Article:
Levin and Oblonsky join Veslovsky at a peasant’s cottage, where Veslovsky is enjoying himself tremendously. They discuss wealth and class. Levin argues that money earned without working is dishonest, while Oblonsky argues that Levin isn’t making a clear point. Levin says that it’s unjust that he himself makes so much more money than his peasants, but Oblonsky observes that Levin is not going to give the peasant his property. Veslovsky wants to flirt with the pretty farm girls, and he and Oblonsky go to have a rousing time with the women, but Levin stays behind to try and sleep, although he is distracted and anxious.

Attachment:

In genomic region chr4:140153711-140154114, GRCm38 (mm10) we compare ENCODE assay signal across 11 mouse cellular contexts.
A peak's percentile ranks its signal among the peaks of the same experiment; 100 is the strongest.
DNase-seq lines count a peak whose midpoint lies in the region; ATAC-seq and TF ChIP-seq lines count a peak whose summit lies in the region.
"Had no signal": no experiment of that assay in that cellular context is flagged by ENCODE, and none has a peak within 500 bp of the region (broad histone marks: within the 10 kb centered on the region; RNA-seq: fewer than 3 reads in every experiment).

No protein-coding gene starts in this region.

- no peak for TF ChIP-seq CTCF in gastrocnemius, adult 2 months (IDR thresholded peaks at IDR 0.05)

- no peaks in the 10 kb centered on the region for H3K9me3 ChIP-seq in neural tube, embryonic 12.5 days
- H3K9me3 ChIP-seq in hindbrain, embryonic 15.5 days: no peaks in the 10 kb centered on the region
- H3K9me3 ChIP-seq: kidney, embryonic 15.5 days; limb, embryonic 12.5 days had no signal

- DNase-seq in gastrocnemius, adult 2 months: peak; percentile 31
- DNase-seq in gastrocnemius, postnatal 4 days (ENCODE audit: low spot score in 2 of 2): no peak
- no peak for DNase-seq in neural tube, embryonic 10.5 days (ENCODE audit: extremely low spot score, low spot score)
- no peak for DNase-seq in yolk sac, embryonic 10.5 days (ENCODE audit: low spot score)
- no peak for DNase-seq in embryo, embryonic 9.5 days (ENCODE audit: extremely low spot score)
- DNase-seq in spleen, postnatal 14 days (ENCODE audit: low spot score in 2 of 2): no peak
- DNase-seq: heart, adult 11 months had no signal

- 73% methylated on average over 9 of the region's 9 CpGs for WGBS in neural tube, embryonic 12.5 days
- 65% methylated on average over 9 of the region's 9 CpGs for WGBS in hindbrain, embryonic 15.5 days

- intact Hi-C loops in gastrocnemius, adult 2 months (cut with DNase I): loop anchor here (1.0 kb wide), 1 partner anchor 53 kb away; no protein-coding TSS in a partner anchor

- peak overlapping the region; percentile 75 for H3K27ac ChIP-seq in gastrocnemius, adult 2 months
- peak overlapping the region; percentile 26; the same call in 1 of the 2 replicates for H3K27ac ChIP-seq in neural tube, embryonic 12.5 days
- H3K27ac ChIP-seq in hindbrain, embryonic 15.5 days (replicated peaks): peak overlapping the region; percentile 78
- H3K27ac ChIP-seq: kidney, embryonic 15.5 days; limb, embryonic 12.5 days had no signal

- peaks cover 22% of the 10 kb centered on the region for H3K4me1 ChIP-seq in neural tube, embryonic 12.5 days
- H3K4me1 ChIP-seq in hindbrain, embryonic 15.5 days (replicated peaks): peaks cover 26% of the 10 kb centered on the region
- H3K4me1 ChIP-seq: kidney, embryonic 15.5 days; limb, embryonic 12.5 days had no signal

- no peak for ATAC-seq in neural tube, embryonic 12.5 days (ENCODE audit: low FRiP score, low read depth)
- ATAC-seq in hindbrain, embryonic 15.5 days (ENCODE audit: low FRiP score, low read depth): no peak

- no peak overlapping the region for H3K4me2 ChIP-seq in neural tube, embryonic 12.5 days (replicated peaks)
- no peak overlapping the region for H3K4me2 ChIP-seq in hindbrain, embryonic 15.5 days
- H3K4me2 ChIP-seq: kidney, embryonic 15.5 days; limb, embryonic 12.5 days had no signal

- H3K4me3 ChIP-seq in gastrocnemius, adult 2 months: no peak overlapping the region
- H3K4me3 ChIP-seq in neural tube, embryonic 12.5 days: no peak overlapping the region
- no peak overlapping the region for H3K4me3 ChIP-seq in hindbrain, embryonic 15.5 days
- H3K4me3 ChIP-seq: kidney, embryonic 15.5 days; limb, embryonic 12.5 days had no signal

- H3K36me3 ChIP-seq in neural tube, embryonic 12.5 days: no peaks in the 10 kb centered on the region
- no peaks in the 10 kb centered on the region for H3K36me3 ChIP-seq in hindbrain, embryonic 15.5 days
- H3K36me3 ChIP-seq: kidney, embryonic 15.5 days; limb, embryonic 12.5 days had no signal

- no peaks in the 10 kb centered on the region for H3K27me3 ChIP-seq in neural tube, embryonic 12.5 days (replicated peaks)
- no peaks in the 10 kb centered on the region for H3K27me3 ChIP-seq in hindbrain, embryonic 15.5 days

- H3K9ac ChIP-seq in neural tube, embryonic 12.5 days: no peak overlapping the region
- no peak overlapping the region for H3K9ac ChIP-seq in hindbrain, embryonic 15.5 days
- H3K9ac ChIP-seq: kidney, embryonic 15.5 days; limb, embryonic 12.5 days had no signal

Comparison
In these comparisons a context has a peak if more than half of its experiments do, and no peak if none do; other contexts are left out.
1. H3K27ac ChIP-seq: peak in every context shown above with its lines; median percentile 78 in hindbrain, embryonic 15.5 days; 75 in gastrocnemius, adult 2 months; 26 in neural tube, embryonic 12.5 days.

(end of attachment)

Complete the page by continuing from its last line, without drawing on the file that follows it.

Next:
Veslovsky is charmed by what he sees as the quaint peasant life, while to Levin it is actual normal life, as real and dignified as city life. Oblonsky and Levin seem to be antagonistic just under the surface, which has been characteristic of their relationship of late: though they do not argue openly, Levin does not agree with Oblonsky’s somewhat loose morals and hypocrisies. Levin is completely faithful to Kitty, eschewing any temptations of the peasant maidens; indeed, he doesn’t even register that sleeping with other woman is a possibility for him to consider, even though he’s able to be jealous of Kitty.